Monday, April 15, 2013

Letting Go

As we travel this path back to some sort of normal we encounter people diverted from the trail.  Their child dies.  I so remember the first child I knew dying and how it affected me.  After all this time one would think it would be less of a shock or painful or devastating.  It simply is not.

If you really know the family there is this long and I mean usually two or three weeks from the time of "hospice" to death. During that time there are all these watching of the signs and never ending hope.  "She smiled today and I think she is going to beat this thing."  This end time, this long and difficult process just has reaffirmed for me how much life can be left in a person after so much pointed constant attack of treatment.  


As a parent it is so painful to watch.  After observing many children die, you get better at helping.  Less thrashing around and agonizing and more positive action.  A long heart felt hug. A basket of china tea cups and tea for the waiting. An extra small pot pie from MetMarket for a meal.  A listening ear. 

It is important to agree every time someone is grasping for hope.   There just isn't any reason not to do so.  The letting go process is long and hard for cancer parents even thought we have seen the need so many times before.  We all start it because we are all faced with the loss of our child and each child is "our child". 

We all support each other because we are the only one's that understand this terrible world.   We know the fear, anxiety, and horrible dread of what might become our reality.  We all plan the funeral, or memorial or what ever the final event will be in our minds during dark times.  Some would scream at us because we are commanded to "stay positive" and not to even think the worst.  We have to think about it and know what we would do.  After the death of a child many often comment on how well everyone handled the impossible efforts of planning the funeral.   It is because they thought it through BEFORE it became unfortunate reality.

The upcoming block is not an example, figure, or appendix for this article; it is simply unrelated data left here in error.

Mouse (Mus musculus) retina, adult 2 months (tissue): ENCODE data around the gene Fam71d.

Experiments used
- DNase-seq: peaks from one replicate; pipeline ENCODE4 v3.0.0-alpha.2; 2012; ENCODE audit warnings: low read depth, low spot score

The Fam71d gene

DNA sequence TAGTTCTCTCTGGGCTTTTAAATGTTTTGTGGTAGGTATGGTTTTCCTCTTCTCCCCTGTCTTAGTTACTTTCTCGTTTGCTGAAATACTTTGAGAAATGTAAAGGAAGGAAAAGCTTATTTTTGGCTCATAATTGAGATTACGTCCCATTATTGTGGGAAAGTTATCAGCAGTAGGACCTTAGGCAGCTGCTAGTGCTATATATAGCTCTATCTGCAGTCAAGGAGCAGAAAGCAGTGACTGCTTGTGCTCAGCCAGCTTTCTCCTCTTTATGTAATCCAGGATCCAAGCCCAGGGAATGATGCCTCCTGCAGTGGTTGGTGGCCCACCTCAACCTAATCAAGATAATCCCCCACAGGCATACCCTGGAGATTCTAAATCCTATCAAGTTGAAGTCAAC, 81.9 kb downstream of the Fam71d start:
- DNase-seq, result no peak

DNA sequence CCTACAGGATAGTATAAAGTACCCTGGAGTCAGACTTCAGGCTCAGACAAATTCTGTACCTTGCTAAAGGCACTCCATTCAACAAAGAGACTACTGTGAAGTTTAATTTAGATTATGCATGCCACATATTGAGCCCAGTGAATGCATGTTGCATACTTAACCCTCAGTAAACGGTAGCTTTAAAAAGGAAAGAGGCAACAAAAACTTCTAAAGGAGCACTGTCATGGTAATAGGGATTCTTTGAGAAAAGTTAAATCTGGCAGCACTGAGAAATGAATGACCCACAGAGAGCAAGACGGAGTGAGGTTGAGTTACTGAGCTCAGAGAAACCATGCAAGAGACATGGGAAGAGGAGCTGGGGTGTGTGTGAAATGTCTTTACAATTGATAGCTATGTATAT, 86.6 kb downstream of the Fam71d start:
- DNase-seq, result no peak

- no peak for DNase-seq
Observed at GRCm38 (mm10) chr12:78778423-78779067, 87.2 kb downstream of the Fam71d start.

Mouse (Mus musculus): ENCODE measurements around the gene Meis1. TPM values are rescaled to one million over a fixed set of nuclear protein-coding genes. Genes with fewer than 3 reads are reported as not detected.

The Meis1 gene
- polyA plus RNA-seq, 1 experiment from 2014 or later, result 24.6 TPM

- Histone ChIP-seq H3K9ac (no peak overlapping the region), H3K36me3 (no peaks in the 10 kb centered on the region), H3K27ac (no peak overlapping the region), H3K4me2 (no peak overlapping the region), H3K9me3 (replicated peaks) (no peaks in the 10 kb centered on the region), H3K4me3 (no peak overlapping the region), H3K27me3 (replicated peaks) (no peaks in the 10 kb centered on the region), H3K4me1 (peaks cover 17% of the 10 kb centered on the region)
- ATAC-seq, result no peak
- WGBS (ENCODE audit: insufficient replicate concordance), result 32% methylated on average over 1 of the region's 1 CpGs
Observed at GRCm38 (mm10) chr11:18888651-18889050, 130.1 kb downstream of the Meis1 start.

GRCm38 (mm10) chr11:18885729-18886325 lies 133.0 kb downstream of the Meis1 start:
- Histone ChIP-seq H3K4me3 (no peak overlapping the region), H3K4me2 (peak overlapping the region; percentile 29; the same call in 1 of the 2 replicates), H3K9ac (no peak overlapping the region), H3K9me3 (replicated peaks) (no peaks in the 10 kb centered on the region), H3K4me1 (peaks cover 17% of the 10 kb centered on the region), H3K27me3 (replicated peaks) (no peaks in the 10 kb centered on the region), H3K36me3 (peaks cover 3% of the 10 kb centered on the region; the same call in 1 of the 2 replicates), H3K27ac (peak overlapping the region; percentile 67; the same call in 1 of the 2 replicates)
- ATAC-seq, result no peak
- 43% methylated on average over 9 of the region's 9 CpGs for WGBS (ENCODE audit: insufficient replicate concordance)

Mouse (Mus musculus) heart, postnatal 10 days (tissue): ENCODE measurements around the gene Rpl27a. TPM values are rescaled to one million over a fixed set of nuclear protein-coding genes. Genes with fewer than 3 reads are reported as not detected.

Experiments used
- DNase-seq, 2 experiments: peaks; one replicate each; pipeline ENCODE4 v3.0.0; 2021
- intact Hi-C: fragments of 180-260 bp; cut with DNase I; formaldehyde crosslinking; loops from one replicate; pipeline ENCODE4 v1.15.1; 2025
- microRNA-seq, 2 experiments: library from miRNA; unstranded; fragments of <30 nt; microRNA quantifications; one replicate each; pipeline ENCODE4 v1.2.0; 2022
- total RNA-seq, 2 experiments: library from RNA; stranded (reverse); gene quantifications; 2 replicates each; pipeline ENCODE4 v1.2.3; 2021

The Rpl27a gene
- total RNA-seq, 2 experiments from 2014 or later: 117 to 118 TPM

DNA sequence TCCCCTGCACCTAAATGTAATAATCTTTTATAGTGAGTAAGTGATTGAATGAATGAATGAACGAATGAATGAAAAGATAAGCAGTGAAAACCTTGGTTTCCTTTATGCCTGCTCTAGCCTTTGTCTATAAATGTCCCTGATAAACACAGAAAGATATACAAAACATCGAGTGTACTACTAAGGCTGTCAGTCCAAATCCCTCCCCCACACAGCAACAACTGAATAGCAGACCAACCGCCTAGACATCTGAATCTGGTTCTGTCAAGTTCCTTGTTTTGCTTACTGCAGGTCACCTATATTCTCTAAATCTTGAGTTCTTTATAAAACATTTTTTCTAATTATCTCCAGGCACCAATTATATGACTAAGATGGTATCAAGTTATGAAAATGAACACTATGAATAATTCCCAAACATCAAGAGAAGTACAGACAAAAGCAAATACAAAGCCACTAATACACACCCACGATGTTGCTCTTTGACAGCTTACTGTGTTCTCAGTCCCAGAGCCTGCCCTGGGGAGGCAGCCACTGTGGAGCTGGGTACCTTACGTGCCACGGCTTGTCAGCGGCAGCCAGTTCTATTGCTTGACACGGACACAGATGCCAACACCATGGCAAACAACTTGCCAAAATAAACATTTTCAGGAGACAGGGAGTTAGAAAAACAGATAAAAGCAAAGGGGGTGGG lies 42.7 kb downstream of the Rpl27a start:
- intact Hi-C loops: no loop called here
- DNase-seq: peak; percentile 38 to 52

I am watching a mom right now that knows in her heart her child is not going to make it.  Their journey is a long slower version but the handwriting is on the wall.  She is spending some of her energy on making the journey less difficult for those in  a like position.  Sometimes it is all you can do.  Help someone else. 

Lots of parents are upset as their children leave home and go to college or get married.  From the moment children enter our lives we have to start letting go.  We have to let someone else hold them, feed them, care for them.  We have to let them find friends, walk into school, have a sleep-over and a date.  It is our job to let them go and be the best they can be.   But never in all our planning and hoping and dreaming do most have to think about letting them die.

Of course it could be worse, they could become Republican Dawgs or Democratic Cougs. 
 

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